On Tuesday, a foreign affairs expert stated that President Rodrigo Duterte’s statement on the Philippines not pressing claims over the Scarborough Shoal is “one step away from forgetting” its rights over the contested territory.
University of the Philippines College of Law professor Jay Batongbacal said in his Unang Hirit interview that our President needs to assert our rights over the disputed region in his China visit. Further saying that “we don’t want him to say that we will no longer pursuing our claims to the West Philippine Sea” which seemed to be where President Duterte’s previous statements were leading to.
Prior to his visit to China, Duterte had mentioned that he would only be raising the fishermen’s rights to fish within the exclusive economic zone as they are prevented access to the Panatag Shoal, which is considered a part of Zambales, by the Chinese despite the Philippines winning the arbitration case over disputed territories in July.
Batongbacal further adds, “Karapatan talaga natin yun. It’s not a matter of them allowing. It should be the Chinese stopping all these activities they’ve been doing to prevent our fishermen from fishing.”
On the contrary, Foreign Affair Secretary Perfecto Yasay Jr. states that President Duterte and Xi Jinping shall have “no substantial talk” regarding conflicts on the West Phillippine Sea.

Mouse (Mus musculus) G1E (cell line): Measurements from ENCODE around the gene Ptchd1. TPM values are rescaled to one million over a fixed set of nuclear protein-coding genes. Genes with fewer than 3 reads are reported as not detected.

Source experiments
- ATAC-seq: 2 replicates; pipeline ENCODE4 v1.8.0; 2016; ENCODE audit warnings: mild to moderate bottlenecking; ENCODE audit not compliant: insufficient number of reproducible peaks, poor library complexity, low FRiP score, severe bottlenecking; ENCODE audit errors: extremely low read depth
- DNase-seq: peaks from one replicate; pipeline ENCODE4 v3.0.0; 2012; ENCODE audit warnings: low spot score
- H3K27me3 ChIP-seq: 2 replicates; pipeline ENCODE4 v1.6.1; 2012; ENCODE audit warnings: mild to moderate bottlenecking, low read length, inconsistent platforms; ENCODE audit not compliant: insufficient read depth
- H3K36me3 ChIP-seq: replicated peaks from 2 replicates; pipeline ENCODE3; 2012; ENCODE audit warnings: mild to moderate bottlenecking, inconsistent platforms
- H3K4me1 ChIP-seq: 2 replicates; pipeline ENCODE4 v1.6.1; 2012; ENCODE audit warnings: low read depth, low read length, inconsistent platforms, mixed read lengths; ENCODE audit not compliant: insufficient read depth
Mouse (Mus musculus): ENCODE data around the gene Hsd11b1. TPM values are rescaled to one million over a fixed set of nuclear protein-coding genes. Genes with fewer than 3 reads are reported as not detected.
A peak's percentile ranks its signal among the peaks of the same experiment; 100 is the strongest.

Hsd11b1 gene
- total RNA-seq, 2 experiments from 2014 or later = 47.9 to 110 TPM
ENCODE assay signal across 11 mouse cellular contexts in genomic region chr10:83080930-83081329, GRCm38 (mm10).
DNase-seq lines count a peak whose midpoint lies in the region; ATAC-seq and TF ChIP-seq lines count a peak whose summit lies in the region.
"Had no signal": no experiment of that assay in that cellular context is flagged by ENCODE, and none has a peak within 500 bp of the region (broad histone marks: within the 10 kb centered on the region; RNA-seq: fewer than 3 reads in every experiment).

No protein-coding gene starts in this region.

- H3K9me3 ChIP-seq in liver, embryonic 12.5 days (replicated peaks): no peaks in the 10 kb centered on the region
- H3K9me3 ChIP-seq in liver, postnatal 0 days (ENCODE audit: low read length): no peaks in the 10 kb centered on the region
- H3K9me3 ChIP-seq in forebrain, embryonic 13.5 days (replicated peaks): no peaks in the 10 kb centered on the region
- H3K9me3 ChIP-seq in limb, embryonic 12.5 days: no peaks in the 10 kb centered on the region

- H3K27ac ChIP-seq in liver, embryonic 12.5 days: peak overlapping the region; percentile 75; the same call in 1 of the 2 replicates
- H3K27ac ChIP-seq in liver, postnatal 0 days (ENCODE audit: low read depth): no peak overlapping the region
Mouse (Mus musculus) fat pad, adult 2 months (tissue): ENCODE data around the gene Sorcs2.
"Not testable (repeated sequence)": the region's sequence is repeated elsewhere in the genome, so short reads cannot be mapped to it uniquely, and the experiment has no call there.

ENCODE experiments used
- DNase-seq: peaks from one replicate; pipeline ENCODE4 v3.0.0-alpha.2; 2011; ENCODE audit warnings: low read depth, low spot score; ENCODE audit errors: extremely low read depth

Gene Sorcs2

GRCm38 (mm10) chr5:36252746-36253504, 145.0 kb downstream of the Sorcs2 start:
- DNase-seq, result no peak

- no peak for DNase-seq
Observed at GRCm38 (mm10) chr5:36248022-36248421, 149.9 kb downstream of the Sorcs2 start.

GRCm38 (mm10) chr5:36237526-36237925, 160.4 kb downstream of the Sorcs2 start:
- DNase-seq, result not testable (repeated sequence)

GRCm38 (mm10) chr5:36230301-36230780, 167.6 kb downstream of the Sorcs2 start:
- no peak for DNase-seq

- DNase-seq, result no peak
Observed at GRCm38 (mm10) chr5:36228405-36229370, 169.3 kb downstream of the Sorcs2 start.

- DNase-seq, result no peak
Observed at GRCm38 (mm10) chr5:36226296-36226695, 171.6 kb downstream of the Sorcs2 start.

In a news briefing in Brunei, Yasay said that, “We’re not afraid to negotiate with China when the opportunity to negotiate is there. We’re also not afraid to tell China that we are in no position to derogate our rights under international laws… We say this very openly and China recognizes this.”
He also adds that they are trying to “build on the loss trust that was weakened or eroded during the past administration” hence, “it is not time to discuss substantively resolving this issue.”
Batongbacal expresses the need for the President Duterte to give out clear statements instead of contradictory ones because it leads to uncertainties. He also further comments that the President should have brought fishermen instead of businessmen to China to lessen the impact of the issue.